Special Feature
Corporate Websites Miss the Mark
Corporate Websites Miss the Mark<br/>企業網站錯失商機

Analysis of Corporate websites from the 50 largest companies listed on the Hang Seng Index VS the FTSE

Many corporate websites in Hong Kong are failing to deliver the kind of modern digital experience that users have come to expect – experiences that are now commonplace in the consumer world. 


How important are corporate websites? 

Corporate websites are a critical source of information for consumers, jobseekers and investors. Of the institutional investors surveyed by the Brunswick Digital Investor Survey 2018, 98% reported that they used digital sources to conduct investment research, and 88% made investment decisions based on those digital sources. 

The number one tool used for research was search engines. Corporate websites are generally the top-ranked search result when searching for a company name, making them a vitally important and trusted destination that should be highly valued among a company’s digital assets.  


Perceptions matter

The survey also indicated that an outdated, badly designed or poorly functioning website reflects negatively on how companies are perceived. At a minimum, websites must be mobile responsive, visually impactful and audience focused.

There is a tendency currently for corporations to speak at the user, without trying to understand what they might be looking for. 

There should also be connectivity between the content published across different digital channels using different levels of complexity. For example, a thought leadership article published on a company website can be summarised and posted on LinkedIn, or an interview with company executives could be split into several smaller segments for distribution on Facebook.  


Compare and contrast

The survey looked at the websites of the top 50 companies (by market cap) in the Hang Seng Index (HSI) and compared them to the FTSE 50 in the United Kingdom to identify trends and differences across these two markets. Some of the key observations are:

‮!=‬ Mobile users in Hong Kong are hugely underserved with 54% of the HSI 50 company sites not mobile responsive. Mobile users account for at least half of all web traffic globally – and in Asia it is closer to 60% – meaning some companies are ignoring a large percentage of their audience. In the U.K., only 8% of the FTSE50 companies failed to provide mobile friendly experiences.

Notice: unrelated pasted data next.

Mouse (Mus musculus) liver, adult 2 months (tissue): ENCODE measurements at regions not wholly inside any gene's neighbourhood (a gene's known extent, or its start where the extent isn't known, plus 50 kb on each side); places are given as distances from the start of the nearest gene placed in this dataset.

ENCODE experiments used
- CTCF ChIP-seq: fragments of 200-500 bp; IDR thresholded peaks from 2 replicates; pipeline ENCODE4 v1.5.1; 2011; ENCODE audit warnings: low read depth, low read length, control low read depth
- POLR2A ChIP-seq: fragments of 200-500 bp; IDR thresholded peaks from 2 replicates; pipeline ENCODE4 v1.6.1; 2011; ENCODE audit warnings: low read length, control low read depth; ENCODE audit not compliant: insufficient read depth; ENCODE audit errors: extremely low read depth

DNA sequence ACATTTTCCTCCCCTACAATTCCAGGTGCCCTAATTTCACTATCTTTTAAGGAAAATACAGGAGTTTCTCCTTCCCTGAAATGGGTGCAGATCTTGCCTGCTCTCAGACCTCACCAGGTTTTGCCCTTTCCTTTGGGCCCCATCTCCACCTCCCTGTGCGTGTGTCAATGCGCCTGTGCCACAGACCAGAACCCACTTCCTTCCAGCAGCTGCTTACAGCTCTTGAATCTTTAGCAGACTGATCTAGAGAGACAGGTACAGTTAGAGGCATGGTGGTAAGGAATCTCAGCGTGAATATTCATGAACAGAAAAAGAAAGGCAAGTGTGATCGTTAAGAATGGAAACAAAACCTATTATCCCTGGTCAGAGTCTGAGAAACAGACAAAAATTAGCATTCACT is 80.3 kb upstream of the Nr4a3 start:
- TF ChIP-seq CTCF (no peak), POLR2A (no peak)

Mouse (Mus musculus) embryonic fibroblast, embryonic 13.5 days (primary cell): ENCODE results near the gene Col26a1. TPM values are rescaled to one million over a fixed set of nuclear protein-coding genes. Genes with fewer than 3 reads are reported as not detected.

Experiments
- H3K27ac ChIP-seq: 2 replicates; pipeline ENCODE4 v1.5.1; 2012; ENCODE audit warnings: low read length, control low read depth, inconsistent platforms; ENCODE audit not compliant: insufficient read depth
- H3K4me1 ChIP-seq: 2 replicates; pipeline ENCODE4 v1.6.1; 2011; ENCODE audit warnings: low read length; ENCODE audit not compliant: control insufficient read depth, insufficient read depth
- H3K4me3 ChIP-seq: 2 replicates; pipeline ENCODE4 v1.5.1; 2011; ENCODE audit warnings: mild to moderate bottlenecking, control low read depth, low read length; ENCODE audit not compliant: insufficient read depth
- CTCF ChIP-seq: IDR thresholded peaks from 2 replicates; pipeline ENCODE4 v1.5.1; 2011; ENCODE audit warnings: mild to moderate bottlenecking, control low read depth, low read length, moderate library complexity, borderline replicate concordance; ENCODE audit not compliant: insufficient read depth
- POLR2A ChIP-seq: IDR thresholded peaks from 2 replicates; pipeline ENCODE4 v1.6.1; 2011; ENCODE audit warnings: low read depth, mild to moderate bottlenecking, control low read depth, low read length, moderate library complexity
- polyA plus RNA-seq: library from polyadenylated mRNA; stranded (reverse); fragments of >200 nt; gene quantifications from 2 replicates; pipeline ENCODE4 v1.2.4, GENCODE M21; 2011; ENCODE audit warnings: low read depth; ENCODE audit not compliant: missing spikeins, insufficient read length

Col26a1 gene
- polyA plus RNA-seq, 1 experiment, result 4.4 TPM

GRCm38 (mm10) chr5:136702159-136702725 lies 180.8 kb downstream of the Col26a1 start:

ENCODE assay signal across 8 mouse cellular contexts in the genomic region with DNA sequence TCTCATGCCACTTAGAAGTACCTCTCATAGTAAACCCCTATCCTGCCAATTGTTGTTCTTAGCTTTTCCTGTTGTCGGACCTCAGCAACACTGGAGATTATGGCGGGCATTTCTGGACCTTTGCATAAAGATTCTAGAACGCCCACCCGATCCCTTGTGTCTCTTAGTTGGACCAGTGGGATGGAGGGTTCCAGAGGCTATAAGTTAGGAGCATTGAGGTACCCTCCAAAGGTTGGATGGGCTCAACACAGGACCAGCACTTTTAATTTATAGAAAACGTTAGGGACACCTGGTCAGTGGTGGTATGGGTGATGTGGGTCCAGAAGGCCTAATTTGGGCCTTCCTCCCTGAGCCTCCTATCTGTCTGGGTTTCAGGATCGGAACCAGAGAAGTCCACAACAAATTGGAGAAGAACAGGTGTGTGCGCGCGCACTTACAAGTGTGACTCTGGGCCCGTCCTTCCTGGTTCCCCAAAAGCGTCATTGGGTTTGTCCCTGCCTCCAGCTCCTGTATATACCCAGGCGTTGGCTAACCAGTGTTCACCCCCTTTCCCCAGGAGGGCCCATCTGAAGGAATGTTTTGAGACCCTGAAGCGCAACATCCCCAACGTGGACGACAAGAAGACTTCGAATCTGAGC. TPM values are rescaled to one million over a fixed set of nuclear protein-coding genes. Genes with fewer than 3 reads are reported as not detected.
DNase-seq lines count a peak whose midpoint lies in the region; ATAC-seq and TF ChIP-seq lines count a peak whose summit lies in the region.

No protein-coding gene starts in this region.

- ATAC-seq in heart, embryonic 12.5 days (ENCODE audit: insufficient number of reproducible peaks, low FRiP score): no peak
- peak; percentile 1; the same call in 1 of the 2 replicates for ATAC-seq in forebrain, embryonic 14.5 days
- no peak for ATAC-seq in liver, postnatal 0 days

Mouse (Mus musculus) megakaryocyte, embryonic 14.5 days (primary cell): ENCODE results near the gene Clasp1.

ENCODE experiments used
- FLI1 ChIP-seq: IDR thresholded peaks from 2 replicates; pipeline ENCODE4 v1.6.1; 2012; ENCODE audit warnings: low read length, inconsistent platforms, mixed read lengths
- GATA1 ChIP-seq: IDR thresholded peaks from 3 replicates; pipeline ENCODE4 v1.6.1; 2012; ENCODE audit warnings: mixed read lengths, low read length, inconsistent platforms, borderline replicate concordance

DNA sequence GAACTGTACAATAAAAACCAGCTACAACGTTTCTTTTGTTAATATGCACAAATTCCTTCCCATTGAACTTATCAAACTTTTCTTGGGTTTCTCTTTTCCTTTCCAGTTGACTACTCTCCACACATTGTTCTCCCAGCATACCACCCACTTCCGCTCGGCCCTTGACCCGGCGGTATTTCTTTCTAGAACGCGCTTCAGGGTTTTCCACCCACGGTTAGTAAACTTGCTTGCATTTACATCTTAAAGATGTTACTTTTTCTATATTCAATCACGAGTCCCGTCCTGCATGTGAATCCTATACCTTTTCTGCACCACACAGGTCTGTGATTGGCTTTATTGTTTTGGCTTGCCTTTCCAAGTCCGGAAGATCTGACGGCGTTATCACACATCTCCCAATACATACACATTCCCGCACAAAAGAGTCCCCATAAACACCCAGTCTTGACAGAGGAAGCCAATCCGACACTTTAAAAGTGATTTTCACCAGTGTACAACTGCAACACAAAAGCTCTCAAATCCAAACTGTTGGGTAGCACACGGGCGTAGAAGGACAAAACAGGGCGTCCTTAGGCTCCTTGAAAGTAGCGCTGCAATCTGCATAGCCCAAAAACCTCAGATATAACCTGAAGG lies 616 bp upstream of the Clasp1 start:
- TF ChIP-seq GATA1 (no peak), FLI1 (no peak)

‮!=‬ Video content was absent in half of all HSI50 websites. Around 60% of site visitors prefer to watch a video before reading any text, so this important medium is being too often ignored. 

‮!=‬ Only 18% of HSI50 sites had a modern and impactful online identity. In the U.K. this number was 62%. A well-designed website should bring a brand to life, and it remains one of the most impactful and cost-effective ways to deliver a holistic branding experience.

‮!=‬ Regarding content of interest to investors, 96% of the Hong Kong-listed companies are failing to provide certain pieces of important investor relations content. Official documents like annual reports are still predominantly in PDF format only. This is a problem because PDFs are not search-engine friendly and are not easy to read on mobile devices

‮!=‬ Although sustainability is an increasingly important issue for consumers, jobseekers and investors, 48% of the Hong Kong companies surveyed provided insufficient or no ESG (environmental, social and corporate governance) information on their websites.  In the U.K. only 8% of companies failed to do so.   

‮!=‬ Of the Hong Kong companies surveyed, 32% had no dedicated careers section at all while only 8% of U.K. companies were making the same mistake. Corporate websites should sit at the heart of your recruitment strategy. A younger demographic will almost certainly look at your website for information on why you are an employer of choice when they are job hunting. 

If companies want to fully leverage the power of their most important digital platform, they should be:

1. Audience focused. This means you need to “think mobile,” ensure the right content for your audience is present and searchable, and also use your website as a brand platform as an employer.

2. Visual. Our brains crave simple, visual information. Humans process images 60,000 times faster than text, so it is vital that your website is visual and easy to navigate. This will keep users engaged for longer and leave a stronger impression. Key information can be presented in various visual formats, from infographics to film. According to Forbes Insights, 75% of executives watch work-related videos on business-related websites, so having a corporate film strategy is essential to ensure you are communicating effectively with today’s online audiences.  

3. Connected. Once you have created content, you can use and repurpose it many times. For example, treat your annual and ESG reports as regular opportunities to engage with your audience.  An annual report can be used to generate data sheets, infographics, social cards and film content, or even an online experience, which allows your audience to connect and reconnect at different levels of complexity.

4. Amplified.  Paid distribution of content is the new reality. Content that has not been paid for – for example news coverage of a new business initiative or solid financial results – is welcome, but will come and go. Paid media through online advertising channels enables highly targeted content and accumulated visibility over time. It also allows you to take your message to the audience instead of waiting for them to come to you. 

Digital is the new default when it comes to corporate communications. Paying attention to the above observations will allow companies in Hong Kong the opportunity to stand out from the crowd.

By Wendy Choy, Director (Client Services) and Nick Read, Technical Project Manager, MerchantCantos